By Seth Daniel, Chelsea Record

As the discussions in East Boston are winding down on the Terminal E modernization and expansion project at Logan Airport - a project that most certainly will bring more planes over Chelsea - many are questioning what Logan Airport has done for Chelsea lately.

While some city councillors are wondering aloud why MassPort didn’t approach the City to perform more soundproofing and remediation for the expansion, others in the City are in the midst of careful negotiations with MassPort regarding unrelated items like the Eastern Avenue Airport Overlay District.

“All I know is we’re going to get more planes,” said Councillor Roy Avellaneda. “I, like many of my colleagues, were really just finding out about this project and it was by a coincidence that I found out through a friend in East Boston. In 2006, they didn’t soundproof certain areas of the city and they ended up sending over 50 to 75 percent more flights than they said they would. They left those neighborhoods feeling under siege by the increase in flights overheard. Those neighborhoods deserve to be soundproofed. We got left out before and we’re going to get left out again. If they increase the numbers of flights with this expansion of Terminal E, I can only imagine things will get worse in Chelsea.”

Avellaneda points to programs in Eastie where they got extensive soundproofing, news parks and other amenities in a comprehensive mitigation package announced a few weeks ago as part of the Terminal E expansion process.

Avellaneda said he believes Chelsea should get more soundproofing, especially in the Admiral’s Hill area and Bellingham Hill areas.

Meanwhile, City Manager Tom Ambrosino and the Chelsea GreenRoots organization have been in separate negotiations with MassPort over the Airport Overlay District on Eastern Avenue - negotiations that have been ongoing for about a year or more and might be close to a resolution.

The Airport Overlay District was established in the 1990s for MassPort to provide accessory uses such as the employee parking lot, the Park N’Rides, the freight forwarding companies and the rental car lots. In exchange for hosting that district, Chelsea was given a Payment in Liu of Taxes (PILOT) of $500,000 per year. That was upped to $600,000 in the 2000s. However, it expired in June 2015, and Ambrosino said he has been hard at work negotiating with MassPort to re-up that agreement.

“It’s been drawn up as a economic development agreement,” said Ambrosino. “The agreement expired though and I’ve been trying to get them to extend it for another five years. It has nothing to do with Terminal E though…I know that councillors are looking for more money, but the City has no leverage to demand more from MassPort. We really have no standing either on the Terminal E project…I recognize when you see the amount of mitigation and parks given to Boston, you get envious. They build parks and give money to non-profit groups, but we’re not Boston. They don’t need us for permitting or for approvals on anything. To the extent that we get anything from them is pretty good because I think they’re trying to be a good neighbor.”

Ambrosino and others, such as Roseann Bongiovanni of GreenRoots, believe that making reasonable requests of MassPort through the Overlay District negotiations are likely to get Chelsea some tangible assets for putting up with the airport rather than delving into the Terminal E expansion. That is in contrast to some councillors like Avellaneda - who believe a tougher approach might be better.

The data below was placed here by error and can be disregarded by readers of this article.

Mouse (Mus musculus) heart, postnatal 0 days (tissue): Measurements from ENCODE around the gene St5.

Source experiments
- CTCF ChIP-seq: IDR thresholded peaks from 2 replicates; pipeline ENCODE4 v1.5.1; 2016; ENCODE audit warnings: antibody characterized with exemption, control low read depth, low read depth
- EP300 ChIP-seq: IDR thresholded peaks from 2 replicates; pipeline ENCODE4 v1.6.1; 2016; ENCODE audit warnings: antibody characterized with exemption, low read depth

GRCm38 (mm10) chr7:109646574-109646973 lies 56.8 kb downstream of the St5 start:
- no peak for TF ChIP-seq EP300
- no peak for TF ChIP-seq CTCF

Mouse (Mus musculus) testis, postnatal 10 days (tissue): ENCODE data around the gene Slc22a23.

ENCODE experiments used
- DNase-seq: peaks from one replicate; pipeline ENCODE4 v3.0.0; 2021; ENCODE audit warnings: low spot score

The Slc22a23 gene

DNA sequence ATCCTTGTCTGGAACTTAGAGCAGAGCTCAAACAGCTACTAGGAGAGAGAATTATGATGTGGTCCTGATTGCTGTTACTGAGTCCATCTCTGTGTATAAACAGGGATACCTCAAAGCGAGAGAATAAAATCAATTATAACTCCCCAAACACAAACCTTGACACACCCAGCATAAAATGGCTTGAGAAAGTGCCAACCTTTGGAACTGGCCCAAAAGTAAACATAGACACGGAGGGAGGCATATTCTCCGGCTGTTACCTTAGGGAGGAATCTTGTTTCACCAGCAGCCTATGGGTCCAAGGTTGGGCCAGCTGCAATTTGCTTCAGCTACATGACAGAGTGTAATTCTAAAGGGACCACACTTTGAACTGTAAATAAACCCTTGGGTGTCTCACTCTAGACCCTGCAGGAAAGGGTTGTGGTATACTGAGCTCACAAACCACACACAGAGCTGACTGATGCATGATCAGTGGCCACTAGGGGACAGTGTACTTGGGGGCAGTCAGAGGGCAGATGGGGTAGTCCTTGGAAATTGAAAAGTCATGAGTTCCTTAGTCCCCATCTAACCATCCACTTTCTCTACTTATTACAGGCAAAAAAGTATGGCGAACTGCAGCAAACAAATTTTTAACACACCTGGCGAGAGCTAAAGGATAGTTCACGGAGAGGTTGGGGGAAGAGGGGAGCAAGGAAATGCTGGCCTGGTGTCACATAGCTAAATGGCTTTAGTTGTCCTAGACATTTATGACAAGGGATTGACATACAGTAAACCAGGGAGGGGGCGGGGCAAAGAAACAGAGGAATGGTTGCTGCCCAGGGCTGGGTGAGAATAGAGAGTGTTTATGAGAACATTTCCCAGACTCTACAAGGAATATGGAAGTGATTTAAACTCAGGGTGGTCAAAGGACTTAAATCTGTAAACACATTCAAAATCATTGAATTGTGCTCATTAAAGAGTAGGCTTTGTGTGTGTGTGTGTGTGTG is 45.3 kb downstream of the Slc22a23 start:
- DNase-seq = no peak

As part of the Overlay District negotiations, Ambrosino said he has agreed not to sue MassPort over anything like Terminal E expansion. He said he is comfortable with that, but Avellaneda said he isn’t.

Avellaneda said he doesn’t think the City should give up its right to sue on Terminal E via these unrelated agreements.

Ambrosino said he finds any such talk of a lawsuit to be a waste of time and money. “I would not recommend that anyone spend any money on a lawsuit to pay lawyers to fight the Terminal E project,” he said. “That would be my position. At the end of the day, you’re not going to get anywhere. You’re just going to make lawyers rich on the taxpayer’s money… Could we hire a lawyer and waste a half-million dollars suing MassPort? Yes. But if the Council does that, I will strongly advise them that it’s foolishness.”

Bongiovanni said her organization had long been talking to MassPort about social justice and environmental issues, and combined discussions with Ambrosino last year on the Overlay. It all began though, she said, several years ago when MassPort dredged it’s South Boston cruise terminal and wanted to dump the contaminated soil in underwater vaults that are buried under the Chelsea Creek. After several larger “asks” of MassPort and about two years of meetings, Bongiovanni said they are close to finding an agreement for the Creek, which for MassPort purposes only, would be tied to Terminal E.

“We do have a deal on the table that’s pretty good for the residents of Chelsea in terms of parkland and recreation and environmental opportunities,” she said. “The airport will still be there. We’re right next to it. We will face the impacts of that the rest of our lives as long as Logan is there and planes are taking off and landing. All we can do is make that a little more palatable for residents with things like waterfront parks.”

Meanwhile, Avellaneda said he hopes that something comes of all of the discussions, and he firmly believes that the airport is just as intrusive in Chelsea as it is in East Boston.

“Anyone at MassPort who doesn’t say we are on par with Eastie or at least in a close second place to East Boston, they are being disingenuous to the residents of Chelsea,” he said.

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